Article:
Guest poster Brent Harris steps inside the gates of Jurassic World to bring a non-spoiler review.
Jurassic World really wanted to be Jurassic Park for a new breed of teenager that is already accustomed to seeing CGI-laden movies straight out of their embryos. Fourteen years later, Colin Trevorrow delivers on that CGI spectacle. But there is an ominous undercurrent of proper criticism here, as one character aptly says, just as all dino-hell is about to once again break loose, “They never learn.”
Much of the movie’s chaos is comfortably held behind goliath gates for the first two acts of the film while it takes its time to wonderfully develop its tone and themes. There are quite a few touching homages to the original Jurassic Park, and where World is fully aware of itself and pays respects to Park, the movie is truly at its best. The third act was clearly written by an eight-year-old playing with a bucket of plastic dinosaurs.
Jurassic World continues the theme of control which Jurassic Park author Michael Crichton so deftly crafted in his original tale. Are we ever really in control? Or, as this movie asks, are we the ones just used to being the monsters?
Here, the committee of story-tellers give us the uptight control freak, Claire Dearing, played by Bryce Dallas Howard, as the Hammond-clone who has successfully managed Jurassic World for an unspecified number of years since the incidences which shut-down the first Jurassic Park.
And, since the park operates so smoothly and attendance has plateaued, it’s time for something with more teeth. “A child looks at a stegosaurus the same way they look at a rhinoceros in a zoo,” Dearing explains. We have to build something bigger. And here’s where the film oddly parodies its own past success. You can almost hear Trevorrow say directly to the audience, “We have to outdo the last CGI movie. We have to get the audience’s attention.”
That’s when this amusing ride breaks down. The film takes a tour of themes involving sexism, rights of cloned animals, the possibilities and dangers of genetic modifications and then makes a bizarre detour toward a burdensome plotline involving the sinister use of dinosaurs for military purposes. “Makes you wonder what else Ingen was up to,” Grant pontificates in the third film of the series. These themes are certainly fine to explore, but the film only ever scratches at the surface without sinking its teeth into any one of them, only to abandon all pretext of any story by the time dinos rampage across the screen in the final act. Jurassic World strives to do too much, without ever doing any one thing well.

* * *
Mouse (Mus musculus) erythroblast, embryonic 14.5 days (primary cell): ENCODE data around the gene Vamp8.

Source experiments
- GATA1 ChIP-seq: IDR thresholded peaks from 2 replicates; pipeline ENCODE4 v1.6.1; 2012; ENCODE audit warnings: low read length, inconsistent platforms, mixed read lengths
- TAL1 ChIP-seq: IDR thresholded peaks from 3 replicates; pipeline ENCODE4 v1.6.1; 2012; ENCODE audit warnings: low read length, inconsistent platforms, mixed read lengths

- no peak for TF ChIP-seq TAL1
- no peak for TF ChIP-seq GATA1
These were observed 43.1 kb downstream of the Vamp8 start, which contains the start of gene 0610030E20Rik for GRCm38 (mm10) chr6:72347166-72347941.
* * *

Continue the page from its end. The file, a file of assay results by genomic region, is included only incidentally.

For Spectacle, I give it: 5 out of 5 Fleeing Humans
For Story, I give it: 3 Ian Malcoms out of 5.
Brent Harris is a dinosaur enthusiast, a writer and is known to lie around like a shirtless, injured, Ian Malcolm. One of his first short stories, a Fanfic of Jurassic Park, involved a heavy portion of the plot to Jurassic World, written twenty years ago. He wonders when his royalty check will be posted.
When you get that royalty check, pass it around. Great review. Does not make me want to see the movie though.ReplyDelete
As a big fan of Jurassic Park (the novel, not so much the films), I always go to these screen portrayals with a mix of deja vu amusement (as my nightmares are filled with dinosaurs chasing me in Disneworld) and wonder on how much of the actual scientific ethic debate (which was part of the book plot) will be skipped in favour of the next stunning cgi sequence. That said, I settle for the unbridled fun that is watching people running away from dinosaurs that put Lassie to shame because some mad scientist thought they would be great pets. Also, a pack of raptors running alongside Starlord in a dirt bike? It is the closest thing we will get to a Dinoriders show. Now I demand that for the sequel they add lasers and telepathic headbands. C'mon Ingen, you can always aim higher and fail epicly as expected, you are the Homer Simpson of evil corporations.ReplyDelete